The drab red brick apartment complex stands on a rutted slope in Southwest Washington, framed by the leafless trees of winter. There is no sound, no movement.
Most of the windows are smashed or boarded. Mail boxes are ripped open and empty in the entrances. Unlighted hallways are strewn with trash and smell faintly of urine. Water oozing from a toilet in an abandoned apartment leaves the floors continuously flooded.
The buildings, called the Elmwood Apartments, are like many other abandoned and partly abandoned rental properties throughout the District of Columbia. Yet, within the complex on Danbury Street just off South Capitol Street in the far Southwest corner of the city, a hardy band of 26 tenants -- survivors of the original 200 who filled the place -- is trying to hang on.
Without heat, hot water, trash pickup or maintenance service for months, they are drawing their wagons into an ever smaller circle moving from widely scattered points in the rambling, 52-unit complex into a tighly concentrated cluster of 10 apartments in one building.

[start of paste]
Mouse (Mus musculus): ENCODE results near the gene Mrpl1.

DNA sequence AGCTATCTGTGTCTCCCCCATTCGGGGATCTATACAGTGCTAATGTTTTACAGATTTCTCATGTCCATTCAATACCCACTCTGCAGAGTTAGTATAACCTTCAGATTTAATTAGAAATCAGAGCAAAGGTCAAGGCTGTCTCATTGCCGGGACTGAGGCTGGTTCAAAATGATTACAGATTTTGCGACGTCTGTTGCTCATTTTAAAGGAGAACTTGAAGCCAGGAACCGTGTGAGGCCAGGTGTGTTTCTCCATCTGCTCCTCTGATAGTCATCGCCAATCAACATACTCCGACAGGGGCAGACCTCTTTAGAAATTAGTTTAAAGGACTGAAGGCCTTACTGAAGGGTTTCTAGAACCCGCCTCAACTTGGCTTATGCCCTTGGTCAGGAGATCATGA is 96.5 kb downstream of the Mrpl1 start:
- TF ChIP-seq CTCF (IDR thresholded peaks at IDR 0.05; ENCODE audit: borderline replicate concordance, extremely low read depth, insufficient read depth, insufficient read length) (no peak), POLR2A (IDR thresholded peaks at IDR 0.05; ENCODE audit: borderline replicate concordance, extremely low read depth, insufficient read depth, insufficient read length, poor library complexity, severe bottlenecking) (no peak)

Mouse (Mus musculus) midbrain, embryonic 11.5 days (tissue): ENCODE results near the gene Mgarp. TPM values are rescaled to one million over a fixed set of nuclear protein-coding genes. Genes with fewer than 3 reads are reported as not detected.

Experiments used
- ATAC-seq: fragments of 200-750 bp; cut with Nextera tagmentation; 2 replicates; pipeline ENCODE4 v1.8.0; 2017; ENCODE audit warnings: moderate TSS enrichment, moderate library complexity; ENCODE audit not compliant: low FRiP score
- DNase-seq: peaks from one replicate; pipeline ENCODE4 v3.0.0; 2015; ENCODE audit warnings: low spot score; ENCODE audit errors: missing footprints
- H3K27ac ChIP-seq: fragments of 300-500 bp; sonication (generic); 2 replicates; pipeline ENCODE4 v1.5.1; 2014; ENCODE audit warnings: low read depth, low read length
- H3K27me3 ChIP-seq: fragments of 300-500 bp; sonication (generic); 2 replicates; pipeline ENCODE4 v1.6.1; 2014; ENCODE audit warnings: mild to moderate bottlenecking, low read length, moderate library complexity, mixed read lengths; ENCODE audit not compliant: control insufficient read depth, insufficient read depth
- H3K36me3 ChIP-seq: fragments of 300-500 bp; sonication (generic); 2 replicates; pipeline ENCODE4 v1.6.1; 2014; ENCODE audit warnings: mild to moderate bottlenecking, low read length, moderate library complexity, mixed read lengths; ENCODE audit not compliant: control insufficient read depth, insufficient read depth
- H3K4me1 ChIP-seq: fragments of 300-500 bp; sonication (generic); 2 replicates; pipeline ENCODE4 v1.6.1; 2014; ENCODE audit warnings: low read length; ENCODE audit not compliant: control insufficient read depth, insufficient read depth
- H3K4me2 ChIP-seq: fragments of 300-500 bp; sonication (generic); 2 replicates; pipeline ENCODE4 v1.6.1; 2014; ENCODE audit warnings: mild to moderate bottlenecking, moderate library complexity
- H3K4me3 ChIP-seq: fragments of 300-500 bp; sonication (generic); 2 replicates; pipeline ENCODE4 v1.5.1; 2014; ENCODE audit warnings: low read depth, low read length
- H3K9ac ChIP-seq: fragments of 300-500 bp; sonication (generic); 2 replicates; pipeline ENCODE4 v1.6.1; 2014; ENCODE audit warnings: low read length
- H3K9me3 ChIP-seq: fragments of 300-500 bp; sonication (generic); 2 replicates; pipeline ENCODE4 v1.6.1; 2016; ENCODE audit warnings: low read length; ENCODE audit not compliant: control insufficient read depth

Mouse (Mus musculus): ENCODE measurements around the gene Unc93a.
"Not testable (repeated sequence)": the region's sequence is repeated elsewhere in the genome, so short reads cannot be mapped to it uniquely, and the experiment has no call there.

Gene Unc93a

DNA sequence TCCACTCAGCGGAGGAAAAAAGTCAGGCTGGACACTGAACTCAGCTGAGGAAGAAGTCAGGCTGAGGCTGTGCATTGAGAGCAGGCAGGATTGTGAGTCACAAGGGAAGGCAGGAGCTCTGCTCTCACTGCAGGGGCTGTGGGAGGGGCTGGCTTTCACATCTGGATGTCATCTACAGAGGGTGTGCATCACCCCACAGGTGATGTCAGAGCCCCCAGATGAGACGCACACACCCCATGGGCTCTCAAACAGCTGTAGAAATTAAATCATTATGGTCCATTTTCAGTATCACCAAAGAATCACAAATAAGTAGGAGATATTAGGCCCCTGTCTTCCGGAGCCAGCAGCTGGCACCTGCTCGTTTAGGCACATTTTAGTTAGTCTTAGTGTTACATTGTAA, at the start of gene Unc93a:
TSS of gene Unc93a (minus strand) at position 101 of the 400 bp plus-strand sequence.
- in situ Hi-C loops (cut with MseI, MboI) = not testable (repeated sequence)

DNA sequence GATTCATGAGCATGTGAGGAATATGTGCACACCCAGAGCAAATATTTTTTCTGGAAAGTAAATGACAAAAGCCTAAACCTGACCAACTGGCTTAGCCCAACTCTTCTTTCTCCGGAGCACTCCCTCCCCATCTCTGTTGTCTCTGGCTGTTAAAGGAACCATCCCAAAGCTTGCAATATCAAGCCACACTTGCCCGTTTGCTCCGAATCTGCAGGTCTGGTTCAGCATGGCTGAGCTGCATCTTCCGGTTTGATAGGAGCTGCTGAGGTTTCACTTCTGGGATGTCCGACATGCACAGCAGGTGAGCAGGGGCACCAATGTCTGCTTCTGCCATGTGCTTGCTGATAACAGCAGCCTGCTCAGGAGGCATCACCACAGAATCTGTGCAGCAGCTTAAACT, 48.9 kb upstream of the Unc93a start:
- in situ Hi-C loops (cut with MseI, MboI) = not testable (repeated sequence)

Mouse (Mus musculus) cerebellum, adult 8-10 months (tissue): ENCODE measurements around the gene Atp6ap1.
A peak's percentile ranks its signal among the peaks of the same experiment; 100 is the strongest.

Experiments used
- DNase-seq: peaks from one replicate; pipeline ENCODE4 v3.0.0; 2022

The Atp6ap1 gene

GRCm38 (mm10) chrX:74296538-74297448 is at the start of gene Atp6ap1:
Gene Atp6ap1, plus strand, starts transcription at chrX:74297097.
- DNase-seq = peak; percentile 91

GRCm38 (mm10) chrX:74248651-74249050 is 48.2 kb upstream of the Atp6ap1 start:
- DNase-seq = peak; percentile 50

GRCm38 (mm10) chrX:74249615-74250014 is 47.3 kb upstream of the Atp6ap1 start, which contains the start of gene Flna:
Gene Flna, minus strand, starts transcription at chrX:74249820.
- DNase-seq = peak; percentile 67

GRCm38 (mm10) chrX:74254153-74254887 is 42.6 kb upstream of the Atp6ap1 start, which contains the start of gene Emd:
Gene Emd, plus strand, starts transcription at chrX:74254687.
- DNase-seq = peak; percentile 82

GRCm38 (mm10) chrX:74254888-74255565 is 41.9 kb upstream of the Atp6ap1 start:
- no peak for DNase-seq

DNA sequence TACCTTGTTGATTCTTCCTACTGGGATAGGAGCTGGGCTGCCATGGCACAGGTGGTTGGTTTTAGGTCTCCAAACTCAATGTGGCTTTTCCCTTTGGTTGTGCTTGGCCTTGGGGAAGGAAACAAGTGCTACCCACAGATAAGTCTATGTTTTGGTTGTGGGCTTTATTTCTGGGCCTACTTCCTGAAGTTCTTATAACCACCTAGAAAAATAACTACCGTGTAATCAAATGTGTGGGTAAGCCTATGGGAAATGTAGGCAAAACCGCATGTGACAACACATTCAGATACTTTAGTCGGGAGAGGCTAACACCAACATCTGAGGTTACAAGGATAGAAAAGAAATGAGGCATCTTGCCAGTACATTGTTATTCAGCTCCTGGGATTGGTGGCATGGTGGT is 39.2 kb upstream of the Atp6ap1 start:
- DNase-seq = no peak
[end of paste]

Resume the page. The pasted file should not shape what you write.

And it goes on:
The city, through its Department of Housing and Community development, is pumping in massive amounts of money and taking other emergency steps to keep the place habitable. It has paid more than $100,000 in utility bills unpaid by the landlord, Washington are businessman Alfred L. Black. In addition, it has stopped a tax sale of the property for unpaid taxes, persuaded the utilities to continue gas and electric service at least temporarily and began stop-gap measures to restore heat and hot water.
In addition to the unpaid utilies, Black owes the city more than $28,000 in unpaid water and sewer bills and $12,000 in back taxes, according to housing records.
Housing officials described the situation as one of the worst examples of "walkway" or property abandonment by a landlord in the city.
"As far as we're concerned, Mr. Black has abandoned the buildings," said housing department director Robert L. Moore.
With utility and maintenance costs soaring and rent increases limited by law, "walkaways" are becoming an increasingly common phenomenon in the city with more and more landlords simply abandoning marginally profitable properties.
The City Council, in an action Triggered in part by the plight of the Elmwood tenants, enacted emergency legislation last week prohibiting landlords from turning off utility services on their own initiative. Legislation barring utility companies from such cut-offs for nonpayments of bills already exists.